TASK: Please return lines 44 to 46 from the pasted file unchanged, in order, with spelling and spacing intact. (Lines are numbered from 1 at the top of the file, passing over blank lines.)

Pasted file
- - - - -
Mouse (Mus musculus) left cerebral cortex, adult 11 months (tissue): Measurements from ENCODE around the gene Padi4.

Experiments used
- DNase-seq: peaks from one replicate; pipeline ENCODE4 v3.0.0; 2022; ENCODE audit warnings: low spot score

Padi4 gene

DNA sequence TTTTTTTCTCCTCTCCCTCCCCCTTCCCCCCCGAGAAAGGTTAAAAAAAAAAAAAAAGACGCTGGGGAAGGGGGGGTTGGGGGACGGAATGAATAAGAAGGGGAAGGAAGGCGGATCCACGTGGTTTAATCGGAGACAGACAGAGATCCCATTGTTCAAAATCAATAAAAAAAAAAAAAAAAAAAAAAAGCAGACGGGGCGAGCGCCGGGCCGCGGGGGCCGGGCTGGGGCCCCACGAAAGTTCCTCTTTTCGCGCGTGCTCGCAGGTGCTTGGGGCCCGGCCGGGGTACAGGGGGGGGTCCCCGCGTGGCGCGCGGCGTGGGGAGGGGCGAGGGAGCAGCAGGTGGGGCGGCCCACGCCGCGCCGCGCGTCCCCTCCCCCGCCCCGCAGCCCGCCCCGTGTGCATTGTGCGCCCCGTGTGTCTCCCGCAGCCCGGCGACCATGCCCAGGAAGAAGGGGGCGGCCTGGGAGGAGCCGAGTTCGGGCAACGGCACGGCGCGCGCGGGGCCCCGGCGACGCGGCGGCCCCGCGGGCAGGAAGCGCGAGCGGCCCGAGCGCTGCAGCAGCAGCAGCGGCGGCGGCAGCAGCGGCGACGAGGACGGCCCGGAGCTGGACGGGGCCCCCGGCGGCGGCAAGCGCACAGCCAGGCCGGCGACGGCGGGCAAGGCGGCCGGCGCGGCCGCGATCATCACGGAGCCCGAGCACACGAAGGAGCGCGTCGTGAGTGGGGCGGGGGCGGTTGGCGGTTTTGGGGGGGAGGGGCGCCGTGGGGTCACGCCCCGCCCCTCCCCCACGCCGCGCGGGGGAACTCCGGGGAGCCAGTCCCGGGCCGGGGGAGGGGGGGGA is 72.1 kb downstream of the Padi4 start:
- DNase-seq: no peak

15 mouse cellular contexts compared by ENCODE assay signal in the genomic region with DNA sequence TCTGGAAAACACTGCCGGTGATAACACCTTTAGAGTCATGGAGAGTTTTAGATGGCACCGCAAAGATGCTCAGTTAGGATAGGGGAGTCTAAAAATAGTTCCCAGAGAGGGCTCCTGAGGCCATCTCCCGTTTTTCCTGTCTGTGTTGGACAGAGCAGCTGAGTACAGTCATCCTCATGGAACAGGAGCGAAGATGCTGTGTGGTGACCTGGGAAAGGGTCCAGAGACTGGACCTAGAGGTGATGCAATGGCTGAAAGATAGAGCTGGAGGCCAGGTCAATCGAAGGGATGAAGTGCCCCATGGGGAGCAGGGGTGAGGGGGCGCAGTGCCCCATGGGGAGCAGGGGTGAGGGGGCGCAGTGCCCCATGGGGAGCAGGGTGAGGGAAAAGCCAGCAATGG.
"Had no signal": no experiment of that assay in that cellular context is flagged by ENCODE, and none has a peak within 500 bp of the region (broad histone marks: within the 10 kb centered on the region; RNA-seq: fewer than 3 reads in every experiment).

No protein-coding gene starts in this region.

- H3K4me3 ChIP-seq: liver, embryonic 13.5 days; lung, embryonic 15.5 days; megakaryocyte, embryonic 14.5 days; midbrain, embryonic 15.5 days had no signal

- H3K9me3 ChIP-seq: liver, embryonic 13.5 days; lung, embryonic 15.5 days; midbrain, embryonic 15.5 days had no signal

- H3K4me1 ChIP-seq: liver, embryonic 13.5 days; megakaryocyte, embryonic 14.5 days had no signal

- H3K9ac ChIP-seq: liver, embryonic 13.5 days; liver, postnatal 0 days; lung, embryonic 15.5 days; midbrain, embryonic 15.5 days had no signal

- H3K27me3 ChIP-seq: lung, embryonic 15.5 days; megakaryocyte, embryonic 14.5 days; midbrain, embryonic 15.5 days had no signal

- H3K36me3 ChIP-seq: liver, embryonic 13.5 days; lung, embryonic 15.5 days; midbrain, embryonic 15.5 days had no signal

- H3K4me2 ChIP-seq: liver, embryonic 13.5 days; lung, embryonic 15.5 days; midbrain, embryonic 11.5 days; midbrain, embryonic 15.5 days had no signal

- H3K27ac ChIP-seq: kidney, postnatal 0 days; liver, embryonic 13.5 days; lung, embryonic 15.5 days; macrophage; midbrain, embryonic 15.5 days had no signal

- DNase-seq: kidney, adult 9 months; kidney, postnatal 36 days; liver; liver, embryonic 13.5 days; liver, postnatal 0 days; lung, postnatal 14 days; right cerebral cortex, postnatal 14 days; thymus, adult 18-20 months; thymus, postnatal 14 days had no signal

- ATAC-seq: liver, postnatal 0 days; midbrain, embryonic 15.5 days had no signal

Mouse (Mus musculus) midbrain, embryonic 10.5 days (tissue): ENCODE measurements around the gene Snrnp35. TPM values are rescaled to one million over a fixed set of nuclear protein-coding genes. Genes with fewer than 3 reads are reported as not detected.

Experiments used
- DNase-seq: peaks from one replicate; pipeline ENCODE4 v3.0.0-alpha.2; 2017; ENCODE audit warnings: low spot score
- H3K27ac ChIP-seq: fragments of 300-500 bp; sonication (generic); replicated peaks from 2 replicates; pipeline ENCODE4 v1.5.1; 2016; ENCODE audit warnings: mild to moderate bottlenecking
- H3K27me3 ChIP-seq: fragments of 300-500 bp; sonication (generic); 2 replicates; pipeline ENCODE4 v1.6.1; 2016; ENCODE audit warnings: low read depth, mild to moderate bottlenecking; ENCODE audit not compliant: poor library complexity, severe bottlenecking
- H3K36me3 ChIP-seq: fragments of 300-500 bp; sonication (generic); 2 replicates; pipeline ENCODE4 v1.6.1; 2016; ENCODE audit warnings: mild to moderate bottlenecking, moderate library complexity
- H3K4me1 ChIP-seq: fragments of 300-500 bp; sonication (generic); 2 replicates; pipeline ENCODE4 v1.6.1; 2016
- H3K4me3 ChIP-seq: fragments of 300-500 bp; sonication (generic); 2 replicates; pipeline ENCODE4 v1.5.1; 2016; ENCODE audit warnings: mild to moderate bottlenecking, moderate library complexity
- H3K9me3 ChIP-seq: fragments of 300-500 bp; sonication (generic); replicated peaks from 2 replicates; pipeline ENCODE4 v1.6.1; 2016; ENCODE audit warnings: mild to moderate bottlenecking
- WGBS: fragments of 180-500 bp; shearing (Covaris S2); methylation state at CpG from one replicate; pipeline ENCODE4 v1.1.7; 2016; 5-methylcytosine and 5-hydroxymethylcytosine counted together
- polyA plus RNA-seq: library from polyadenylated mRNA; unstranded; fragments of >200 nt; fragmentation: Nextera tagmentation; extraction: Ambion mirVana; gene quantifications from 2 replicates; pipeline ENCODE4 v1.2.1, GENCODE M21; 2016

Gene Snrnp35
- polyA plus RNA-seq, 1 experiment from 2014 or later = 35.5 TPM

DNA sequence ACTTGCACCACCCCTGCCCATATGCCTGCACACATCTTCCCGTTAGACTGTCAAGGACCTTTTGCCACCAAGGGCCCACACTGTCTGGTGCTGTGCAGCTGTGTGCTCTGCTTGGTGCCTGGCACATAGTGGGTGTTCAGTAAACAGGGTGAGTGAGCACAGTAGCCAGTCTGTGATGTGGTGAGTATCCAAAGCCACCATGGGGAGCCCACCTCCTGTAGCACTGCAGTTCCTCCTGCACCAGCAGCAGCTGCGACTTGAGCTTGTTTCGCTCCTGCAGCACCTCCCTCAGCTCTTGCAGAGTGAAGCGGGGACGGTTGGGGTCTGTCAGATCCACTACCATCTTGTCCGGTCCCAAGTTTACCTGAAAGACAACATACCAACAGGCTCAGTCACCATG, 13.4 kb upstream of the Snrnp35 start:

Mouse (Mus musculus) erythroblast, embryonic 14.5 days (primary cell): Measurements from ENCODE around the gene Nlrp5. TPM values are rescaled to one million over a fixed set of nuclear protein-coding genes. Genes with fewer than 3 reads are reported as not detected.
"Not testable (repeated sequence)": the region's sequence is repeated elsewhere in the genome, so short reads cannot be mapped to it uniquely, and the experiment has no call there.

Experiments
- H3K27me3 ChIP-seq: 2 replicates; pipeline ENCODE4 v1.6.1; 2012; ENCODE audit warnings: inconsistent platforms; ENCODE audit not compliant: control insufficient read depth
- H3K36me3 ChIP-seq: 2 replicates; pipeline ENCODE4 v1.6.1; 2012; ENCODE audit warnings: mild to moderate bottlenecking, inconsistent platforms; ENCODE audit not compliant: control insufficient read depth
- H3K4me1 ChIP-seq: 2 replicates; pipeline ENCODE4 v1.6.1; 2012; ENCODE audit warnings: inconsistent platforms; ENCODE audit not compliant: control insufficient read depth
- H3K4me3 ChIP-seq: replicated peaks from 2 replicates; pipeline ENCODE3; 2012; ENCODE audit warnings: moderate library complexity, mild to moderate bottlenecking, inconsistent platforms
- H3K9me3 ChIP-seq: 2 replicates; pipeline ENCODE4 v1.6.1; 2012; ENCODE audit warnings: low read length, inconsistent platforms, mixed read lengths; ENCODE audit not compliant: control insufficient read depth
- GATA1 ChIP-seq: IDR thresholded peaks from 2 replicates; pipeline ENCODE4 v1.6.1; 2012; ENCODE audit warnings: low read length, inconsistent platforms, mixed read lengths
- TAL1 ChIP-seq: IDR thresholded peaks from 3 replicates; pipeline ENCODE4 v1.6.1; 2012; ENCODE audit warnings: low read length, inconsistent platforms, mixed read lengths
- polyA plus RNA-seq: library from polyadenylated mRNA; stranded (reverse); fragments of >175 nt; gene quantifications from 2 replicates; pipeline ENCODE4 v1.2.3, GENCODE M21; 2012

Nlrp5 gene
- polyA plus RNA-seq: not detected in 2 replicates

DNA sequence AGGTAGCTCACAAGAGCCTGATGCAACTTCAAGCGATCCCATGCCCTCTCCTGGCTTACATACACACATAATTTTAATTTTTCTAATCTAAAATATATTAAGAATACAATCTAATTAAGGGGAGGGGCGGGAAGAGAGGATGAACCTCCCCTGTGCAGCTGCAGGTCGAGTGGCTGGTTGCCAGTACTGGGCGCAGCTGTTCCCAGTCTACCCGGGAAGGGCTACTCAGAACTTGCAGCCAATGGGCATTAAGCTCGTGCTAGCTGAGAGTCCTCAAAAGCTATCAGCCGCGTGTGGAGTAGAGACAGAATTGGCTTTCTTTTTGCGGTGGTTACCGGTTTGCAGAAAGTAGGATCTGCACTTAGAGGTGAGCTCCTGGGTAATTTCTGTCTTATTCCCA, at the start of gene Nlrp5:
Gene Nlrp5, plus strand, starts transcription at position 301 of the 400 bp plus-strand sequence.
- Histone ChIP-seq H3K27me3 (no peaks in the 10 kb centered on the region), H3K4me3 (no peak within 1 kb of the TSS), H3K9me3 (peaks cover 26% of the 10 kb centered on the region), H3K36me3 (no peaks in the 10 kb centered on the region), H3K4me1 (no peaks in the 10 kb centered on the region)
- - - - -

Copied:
- polyA plus RNA-seq: library from polyadenylated mRNA; stranded (reverse); fragments of >175 nt; gene quantifications from 2 replicates; pipeline ENCODE4 v1.2.3, GENCODE M21; 2012

Nlrp5 gene
- polyA plus RNA-seq: not detected in 2 replicates